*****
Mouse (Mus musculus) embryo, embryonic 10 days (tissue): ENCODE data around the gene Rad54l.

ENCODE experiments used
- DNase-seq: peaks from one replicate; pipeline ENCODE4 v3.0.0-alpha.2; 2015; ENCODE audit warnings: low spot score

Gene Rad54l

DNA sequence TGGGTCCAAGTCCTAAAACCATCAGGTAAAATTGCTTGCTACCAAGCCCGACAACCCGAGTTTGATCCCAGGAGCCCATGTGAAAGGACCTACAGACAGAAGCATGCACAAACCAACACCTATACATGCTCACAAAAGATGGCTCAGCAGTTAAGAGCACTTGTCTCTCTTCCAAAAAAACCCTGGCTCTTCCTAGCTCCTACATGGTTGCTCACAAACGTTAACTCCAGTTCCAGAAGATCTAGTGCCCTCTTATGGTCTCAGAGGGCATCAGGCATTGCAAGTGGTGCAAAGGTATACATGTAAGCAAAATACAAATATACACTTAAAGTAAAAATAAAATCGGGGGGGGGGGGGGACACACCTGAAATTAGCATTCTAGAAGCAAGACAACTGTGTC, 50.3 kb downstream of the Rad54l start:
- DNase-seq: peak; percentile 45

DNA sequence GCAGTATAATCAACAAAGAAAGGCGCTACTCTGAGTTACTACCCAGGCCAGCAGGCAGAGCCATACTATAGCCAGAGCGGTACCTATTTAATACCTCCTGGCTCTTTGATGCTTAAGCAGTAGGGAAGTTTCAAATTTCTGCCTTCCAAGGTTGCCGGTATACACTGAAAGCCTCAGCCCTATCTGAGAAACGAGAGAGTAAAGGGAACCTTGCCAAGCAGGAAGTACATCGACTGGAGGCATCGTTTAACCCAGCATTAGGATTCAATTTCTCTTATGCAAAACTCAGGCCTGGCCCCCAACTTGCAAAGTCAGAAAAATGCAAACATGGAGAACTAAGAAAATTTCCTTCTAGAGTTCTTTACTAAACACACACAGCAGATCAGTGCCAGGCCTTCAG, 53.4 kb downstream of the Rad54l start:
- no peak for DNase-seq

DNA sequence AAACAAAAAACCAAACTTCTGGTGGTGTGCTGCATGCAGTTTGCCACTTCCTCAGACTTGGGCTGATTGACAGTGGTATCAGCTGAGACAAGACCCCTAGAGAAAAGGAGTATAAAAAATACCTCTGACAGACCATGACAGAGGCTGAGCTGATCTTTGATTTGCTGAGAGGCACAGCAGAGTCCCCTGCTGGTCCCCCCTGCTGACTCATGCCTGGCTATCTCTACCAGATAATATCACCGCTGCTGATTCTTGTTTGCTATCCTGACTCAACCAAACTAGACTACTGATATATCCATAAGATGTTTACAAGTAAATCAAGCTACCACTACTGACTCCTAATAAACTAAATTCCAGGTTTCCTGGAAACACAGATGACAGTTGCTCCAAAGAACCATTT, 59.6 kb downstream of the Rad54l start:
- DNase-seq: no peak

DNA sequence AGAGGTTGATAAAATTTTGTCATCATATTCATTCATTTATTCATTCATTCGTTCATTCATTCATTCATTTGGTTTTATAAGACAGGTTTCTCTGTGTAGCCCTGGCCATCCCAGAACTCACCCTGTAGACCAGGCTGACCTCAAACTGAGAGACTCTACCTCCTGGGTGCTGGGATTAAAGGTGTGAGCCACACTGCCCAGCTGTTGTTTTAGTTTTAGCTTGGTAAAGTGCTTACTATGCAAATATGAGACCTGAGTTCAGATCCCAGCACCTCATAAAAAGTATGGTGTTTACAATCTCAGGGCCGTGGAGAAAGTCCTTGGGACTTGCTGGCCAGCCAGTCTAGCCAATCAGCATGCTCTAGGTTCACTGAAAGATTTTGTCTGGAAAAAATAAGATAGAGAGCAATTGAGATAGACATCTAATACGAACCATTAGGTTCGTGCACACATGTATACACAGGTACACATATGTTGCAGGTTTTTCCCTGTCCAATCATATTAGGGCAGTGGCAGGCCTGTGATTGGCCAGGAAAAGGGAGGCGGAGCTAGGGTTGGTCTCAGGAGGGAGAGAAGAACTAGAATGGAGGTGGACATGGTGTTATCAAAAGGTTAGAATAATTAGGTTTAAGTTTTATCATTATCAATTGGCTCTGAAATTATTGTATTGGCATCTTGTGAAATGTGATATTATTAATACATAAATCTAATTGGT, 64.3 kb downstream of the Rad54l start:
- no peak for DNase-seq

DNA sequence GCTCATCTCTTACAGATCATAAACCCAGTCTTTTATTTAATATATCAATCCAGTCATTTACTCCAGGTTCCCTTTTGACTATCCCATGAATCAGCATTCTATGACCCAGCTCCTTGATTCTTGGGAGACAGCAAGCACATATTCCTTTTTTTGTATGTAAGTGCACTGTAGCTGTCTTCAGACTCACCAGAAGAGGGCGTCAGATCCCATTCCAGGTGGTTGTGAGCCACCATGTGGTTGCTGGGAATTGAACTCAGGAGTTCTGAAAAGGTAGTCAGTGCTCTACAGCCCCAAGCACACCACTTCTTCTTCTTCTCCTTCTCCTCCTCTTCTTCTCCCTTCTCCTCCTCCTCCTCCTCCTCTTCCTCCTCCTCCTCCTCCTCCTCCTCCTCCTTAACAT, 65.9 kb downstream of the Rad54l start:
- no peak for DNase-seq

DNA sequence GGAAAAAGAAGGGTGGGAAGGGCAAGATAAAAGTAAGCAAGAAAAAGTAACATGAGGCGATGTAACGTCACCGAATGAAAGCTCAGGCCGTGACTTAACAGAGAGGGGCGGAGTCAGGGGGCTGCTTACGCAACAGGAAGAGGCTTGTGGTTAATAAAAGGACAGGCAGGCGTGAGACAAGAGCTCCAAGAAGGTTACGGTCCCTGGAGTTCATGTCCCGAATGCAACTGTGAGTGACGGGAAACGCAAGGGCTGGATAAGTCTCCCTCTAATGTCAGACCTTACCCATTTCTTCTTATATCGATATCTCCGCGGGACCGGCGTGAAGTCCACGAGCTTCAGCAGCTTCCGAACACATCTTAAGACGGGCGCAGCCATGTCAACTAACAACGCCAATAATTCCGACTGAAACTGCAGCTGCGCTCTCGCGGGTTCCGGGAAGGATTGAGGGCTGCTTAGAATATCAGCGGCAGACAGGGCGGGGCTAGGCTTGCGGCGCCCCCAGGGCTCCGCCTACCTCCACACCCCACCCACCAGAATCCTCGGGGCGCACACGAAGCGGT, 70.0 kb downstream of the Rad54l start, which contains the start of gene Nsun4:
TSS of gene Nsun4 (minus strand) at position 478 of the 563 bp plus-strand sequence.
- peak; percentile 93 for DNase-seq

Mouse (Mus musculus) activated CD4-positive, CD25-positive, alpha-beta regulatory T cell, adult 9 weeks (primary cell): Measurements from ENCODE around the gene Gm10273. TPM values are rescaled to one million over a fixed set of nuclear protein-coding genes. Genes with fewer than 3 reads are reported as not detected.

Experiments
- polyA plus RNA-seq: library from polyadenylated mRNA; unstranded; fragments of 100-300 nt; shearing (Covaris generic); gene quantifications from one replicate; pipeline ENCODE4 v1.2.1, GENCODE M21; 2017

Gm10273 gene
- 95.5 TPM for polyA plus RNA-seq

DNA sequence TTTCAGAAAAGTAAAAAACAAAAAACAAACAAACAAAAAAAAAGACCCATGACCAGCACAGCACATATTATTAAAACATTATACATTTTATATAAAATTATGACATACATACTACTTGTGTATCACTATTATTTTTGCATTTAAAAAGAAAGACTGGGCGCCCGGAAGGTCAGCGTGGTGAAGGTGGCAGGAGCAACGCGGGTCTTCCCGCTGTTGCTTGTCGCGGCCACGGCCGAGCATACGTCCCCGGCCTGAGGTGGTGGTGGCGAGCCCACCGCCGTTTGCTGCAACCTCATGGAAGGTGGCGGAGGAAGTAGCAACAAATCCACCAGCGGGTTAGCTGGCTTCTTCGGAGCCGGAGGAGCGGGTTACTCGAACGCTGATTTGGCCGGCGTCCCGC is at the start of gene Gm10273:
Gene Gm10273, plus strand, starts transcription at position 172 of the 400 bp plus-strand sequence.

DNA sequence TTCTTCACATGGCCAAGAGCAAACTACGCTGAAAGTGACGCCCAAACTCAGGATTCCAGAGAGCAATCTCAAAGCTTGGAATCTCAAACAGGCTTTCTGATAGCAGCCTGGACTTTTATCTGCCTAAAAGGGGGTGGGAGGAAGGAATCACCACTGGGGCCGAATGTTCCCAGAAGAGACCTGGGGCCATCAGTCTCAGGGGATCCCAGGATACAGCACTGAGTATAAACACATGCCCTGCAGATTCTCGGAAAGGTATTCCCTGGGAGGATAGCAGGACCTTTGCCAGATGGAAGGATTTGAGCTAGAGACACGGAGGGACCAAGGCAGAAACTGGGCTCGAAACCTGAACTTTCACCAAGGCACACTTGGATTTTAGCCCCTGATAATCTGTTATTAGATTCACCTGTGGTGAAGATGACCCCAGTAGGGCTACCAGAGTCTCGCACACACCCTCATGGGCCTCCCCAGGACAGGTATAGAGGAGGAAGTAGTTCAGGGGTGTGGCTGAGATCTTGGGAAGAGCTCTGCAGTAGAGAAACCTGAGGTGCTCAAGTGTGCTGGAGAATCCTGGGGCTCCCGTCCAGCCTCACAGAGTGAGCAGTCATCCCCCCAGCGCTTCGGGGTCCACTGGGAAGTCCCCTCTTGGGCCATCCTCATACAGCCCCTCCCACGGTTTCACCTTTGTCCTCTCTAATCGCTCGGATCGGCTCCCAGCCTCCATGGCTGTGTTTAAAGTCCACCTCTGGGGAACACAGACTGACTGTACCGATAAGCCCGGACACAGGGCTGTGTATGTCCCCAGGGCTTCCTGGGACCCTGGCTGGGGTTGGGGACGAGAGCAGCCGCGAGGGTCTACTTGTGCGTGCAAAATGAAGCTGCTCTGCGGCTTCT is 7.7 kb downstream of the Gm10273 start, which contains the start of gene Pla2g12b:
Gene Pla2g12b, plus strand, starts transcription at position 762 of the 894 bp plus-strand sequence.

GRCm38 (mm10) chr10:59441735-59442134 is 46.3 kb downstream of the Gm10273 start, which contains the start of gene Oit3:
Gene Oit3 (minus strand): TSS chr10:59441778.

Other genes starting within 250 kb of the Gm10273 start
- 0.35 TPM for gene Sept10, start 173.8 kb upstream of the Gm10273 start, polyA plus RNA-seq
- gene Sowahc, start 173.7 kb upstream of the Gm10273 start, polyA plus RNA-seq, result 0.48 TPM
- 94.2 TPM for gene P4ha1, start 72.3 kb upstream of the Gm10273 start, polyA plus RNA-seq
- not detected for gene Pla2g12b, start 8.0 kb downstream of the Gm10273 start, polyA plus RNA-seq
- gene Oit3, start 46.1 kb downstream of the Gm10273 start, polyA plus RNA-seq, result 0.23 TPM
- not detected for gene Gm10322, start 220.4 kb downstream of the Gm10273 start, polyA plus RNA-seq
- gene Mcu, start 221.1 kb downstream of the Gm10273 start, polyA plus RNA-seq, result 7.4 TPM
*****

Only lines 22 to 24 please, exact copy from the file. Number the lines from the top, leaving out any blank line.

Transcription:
- 95.5 TPM for polyA plus RNA-seq

DNA sequence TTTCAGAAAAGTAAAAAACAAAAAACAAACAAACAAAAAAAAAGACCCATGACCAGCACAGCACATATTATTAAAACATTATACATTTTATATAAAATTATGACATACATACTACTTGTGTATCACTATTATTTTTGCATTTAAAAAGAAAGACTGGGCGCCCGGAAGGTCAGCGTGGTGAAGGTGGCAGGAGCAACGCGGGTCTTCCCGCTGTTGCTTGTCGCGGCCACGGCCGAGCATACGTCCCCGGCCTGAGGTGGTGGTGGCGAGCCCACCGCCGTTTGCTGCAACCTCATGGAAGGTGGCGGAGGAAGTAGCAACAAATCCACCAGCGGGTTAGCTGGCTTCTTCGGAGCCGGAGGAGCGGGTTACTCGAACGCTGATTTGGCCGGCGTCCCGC is at the start of gene Gm10273:
Gene Gm10273, plus strand, starts transcription at position 172 of the 400 bp plus-strand sequence.